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[Image above] Attendees check-in at Electronic Materials and Applications 2017 with ACerS staffers Marilyn Stoltz and Greg Geiger. Credit: ACerS

Greetings from the Electronic Materials and Applications 2017 conference!

The meeting, jointly organized by ACerS Basic Science Division and Electronics Division, welcomed a record 391 attendees to Orlando, Florida, for the eighth edition of this conference.

Plenary speakers lived up to EMA standards for excellence—good solid science told in the context of the “big picture” of applications.

Sossina Haile from Northwestern University (Evanston, Ill.) presented her work using thermolysis to produce hydrogen gas, the obvious vital component to implementing a hydrogen economy.

Neil Alford from Imperial College London in the United Kingdom talked about his work on masers—microwave amplification by stimulation emission of radiation. According to Alford, “Economic growth is dependent on microwave communications,” and these complex materials systems will be needed to advance communications technologies.

The poster session on Wednesday night was one of the most lively that I’ve witnessed. It may have helped that the Electronics Division leaders decided to judge all posters for their Best Poster award, which gave everyone a chance to tell their story.

Student participation here has been especially strong, with several professors bringing their groups with them. In addition, ACerS and ECerS partnered again this year to hold the second Winter Workshop.

Winter Workshop’s 24 attendees will stay after the conference for a day-long program tailored to career development and a tour of Kennedy Space Center. In addition, the Basic Science Division continued its tradition of orienting students with a tutorial, this year on the topic of ceramic microstructure evolution.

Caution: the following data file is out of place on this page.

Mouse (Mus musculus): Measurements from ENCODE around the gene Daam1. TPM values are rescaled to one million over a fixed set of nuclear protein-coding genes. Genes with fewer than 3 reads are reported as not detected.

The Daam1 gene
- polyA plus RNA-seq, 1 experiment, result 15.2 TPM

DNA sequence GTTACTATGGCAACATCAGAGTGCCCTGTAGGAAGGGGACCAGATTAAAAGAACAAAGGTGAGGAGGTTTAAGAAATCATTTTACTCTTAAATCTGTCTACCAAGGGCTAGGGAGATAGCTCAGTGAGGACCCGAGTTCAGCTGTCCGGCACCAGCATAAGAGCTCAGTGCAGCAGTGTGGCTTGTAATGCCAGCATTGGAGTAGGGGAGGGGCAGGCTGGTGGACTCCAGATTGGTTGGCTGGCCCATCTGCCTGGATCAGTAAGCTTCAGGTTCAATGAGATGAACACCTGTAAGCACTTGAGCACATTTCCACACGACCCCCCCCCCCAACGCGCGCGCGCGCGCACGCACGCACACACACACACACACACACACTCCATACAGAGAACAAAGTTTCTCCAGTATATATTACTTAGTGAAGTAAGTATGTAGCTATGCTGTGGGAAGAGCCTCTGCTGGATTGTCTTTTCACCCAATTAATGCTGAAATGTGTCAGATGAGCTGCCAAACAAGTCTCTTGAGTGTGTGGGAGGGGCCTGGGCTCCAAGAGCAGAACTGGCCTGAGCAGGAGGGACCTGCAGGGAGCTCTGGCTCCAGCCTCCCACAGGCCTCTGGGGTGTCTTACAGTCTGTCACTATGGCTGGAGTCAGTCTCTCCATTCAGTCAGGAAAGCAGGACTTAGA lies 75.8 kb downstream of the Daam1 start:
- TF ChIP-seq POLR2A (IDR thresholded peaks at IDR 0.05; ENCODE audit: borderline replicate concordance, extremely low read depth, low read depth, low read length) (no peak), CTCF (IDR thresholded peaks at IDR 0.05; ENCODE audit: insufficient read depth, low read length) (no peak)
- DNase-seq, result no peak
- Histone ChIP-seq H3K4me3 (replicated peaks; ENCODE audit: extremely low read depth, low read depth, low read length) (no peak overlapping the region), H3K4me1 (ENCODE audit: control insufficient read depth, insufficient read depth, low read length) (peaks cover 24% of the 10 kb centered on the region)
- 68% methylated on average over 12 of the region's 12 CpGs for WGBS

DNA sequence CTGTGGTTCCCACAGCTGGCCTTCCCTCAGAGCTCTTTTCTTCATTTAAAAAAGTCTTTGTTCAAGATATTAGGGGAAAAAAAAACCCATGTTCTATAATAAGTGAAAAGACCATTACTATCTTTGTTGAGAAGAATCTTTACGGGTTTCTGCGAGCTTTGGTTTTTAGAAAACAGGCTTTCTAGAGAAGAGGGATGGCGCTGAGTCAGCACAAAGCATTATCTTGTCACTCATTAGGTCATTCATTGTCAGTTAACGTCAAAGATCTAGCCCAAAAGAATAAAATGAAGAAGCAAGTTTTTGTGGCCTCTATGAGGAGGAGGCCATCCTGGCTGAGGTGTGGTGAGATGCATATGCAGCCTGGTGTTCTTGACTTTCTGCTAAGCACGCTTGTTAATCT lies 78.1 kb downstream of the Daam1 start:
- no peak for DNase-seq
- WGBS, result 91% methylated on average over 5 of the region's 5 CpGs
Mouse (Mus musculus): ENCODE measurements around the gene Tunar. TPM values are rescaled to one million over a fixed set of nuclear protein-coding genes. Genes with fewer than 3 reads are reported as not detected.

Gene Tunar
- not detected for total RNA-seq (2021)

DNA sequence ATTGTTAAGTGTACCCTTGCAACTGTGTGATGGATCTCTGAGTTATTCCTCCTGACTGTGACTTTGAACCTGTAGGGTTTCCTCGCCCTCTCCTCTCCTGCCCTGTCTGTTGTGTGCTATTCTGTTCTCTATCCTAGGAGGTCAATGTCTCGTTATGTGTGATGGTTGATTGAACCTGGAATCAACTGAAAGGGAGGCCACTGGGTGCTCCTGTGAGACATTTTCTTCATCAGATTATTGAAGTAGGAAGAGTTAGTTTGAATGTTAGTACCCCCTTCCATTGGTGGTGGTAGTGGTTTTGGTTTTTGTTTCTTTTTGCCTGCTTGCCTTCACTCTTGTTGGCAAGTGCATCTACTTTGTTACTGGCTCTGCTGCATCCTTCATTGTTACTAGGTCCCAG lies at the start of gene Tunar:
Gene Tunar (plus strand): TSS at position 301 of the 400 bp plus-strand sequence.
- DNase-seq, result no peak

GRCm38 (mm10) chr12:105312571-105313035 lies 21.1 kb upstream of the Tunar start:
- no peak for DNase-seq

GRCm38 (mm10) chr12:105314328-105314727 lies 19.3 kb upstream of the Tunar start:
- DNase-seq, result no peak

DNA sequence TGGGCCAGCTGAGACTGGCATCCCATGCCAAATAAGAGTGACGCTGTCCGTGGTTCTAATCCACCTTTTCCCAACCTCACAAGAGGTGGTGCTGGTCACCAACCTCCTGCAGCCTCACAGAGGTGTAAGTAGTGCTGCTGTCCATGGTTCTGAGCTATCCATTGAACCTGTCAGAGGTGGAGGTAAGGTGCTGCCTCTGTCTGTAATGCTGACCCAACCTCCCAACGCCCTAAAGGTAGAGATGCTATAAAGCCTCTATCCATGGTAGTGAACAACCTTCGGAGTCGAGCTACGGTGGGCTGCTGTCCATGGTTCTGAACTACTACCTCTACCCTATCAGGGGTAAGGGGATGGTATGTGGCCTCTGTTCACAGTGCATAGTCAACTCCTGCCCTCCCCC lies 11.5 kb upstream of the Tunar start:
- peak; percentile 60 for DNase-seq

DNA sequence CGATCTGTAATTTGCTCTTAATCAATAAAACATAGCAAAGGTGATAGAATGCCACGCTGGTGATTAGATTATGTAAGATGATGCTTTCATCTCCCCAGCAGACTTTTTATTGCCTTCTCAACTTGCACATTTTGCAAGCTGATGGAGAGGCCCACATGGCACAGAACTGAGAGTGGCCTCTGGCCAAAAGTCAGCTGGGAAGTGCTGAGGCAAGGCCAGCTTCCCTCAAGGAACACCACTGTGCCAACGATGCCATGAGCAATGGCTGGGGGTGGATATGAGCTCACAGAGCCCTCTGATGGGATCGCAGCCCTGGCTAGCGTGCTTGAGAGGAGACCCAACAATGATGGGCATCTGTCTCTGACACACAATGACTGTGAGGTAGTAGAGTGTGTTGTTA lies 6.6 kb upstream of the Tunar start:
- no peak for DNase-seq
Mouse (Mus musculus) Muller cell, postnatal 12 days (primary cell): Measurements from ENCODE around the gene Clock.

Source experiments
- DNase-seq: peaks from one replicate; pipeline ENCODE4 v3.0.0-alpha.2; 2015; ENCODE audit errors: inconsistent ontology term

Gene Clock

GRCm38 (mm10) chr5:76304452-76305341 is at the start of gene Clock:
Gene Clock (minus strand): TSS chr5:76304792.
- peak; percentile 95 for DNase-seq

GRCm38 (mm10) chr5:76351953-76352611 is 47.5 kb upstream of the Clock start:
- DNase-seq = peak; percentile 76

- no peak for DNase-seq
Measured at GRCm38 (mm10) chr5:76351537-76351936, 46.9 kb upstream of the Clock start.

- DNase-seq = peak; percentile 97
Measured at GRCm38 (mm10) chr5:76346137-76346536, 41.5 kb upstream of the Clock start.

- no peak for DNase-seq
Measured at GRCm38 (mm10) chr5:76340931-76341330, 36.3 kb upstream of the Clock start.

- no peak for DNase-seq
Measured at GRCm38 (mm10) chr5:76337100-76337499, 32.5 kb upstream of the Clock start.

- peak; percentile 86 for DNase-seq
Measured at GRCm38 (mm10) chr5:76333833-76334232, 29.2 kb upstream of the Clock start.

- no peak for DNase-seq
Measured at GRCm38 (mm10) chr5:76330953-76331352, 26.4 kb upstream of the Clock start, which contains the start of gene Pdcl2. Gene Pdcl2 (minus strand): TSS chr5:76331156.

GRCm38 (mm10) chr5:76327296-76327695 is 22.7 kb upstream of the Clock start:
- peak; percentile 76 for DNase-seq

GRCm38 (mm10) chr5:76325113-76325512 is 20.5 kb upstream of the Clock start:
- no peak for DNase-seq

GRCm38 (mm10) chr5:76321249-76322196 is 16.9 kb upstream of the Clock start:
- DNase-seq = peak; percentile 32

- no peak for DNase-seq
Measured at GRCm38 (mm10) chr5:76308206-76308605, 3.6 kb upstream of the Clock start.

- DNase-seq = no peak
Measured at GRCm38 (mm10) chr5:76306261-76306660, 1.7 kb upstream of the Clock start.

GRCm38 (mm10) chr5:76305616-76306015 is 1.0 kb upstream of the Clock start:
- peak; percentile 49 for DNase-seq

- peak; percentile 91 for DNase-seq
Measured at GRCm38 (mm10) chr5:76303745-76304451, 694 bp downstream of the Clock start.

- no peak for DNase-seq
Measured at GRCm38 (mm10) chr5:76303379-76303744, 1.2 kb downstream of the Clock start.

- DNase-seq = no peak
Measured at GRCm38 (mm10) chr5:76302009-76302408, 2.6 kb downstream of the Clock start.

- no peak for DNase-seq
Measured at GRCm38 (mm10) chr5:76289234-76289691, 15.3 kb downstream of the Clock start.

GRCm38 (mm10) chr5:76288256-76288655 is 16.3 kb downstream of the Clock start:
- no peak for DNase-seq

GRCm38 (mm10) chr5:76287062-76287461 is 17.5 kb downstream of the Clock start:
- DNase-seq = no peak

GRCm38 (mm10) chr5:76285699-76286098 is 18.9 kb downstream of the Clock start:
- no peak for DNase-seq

Enjoy these images from the meeting, and be sure to read the ACerS Bulletin next month for more from Florida!

For most, EMA begins with a close inspection of the symposia sessions and talks. Credit: ACerS

Sossina Haile gave Wednesday’s plenary lecture on her research using thermolysis to produce hydrogen for alternative energy. Haile is professor at Northwestern University in Evanston, Ill. Credit: ACerS

Thursday’s plenary speaker, Neil Alford from Imperial College London, talked about research into masers (microwave amplification by stimulated emission of radiation). Advances in this area will lead to advances in microwave communications. Credit: ACerS

Students and researchers presented their work informally at the poster session Wednesday night. Student posters were judged, and awards for the best three were presented at the conference dinner Thursday. Credit: ACerS

Eva Smith of Cornell University (Ithaca, N.Y.) gives her talk at the lunchtime student presentation session. Credit: ACerS

Who says a poster has to be made of paper? Organizers invited several attendees to try out an “interactive poster” concept with slides, video, and visual aids. Credit: ACerS

A poolside reception for young professionals and students gave the field’s rising researchers a chance to network and make friends. Credit: ACerS